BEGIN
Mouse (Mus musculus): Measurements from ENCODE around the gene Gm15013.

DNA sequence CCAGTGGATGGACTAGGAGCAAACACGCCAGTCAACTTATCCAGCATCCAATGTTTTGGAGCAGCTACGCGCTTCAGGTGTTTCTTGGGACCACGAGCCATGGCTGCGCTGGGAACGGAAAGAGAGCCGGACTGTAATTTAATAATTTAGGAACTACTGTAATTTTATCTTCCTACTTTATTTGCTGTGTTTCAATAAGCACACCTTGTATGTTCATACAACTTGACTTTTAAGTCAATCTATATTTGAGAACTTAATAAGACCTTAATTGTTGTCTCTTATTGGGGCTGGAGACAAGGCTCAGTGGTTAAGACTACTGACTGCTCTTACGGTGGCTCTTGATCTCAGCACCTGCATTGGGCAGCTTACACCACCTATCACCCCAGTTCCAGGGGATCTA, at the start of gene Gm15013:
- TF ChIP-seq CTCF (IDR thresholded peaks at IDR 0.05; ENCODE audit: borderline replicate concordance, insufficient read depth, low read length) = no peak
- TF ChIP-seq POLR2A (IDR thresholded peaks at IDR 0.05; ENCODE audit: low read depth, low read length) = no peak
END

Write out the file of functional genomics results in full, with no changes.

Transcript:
Mouse (Mus musculus): Measurements from ENCODE around the gene Gm15013.

DNA sequence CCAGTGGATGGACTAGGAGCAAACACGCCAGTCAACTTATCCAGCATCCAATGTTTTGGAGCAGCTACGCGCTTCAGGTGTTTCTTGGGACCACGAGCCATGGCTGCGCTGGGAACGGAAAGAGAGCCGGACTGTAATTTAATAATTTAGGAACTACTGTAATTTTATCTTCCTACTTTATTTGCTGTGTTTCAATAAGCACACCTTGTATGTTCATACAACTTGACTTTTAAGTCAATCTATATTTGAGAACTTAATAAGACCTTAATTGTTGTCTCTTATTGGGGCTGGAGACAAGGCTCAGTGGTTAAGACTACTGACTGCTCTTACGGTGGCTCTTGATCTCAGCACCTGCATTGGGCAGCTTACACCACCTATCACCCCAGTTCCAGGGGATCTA, at the start of gene Gm15013:
- TF ChIP-seq CTCF (IDR thresholded peaks at IDR 0.05; ENCODE audit: borderline replicate concordance, insufficient read depth, low read length) = no peak
- TF ChIP-seq POLR2A (IDR thresholded peaks at IDR 0.05; ENCODE audit: low read depth, low read length) = no peak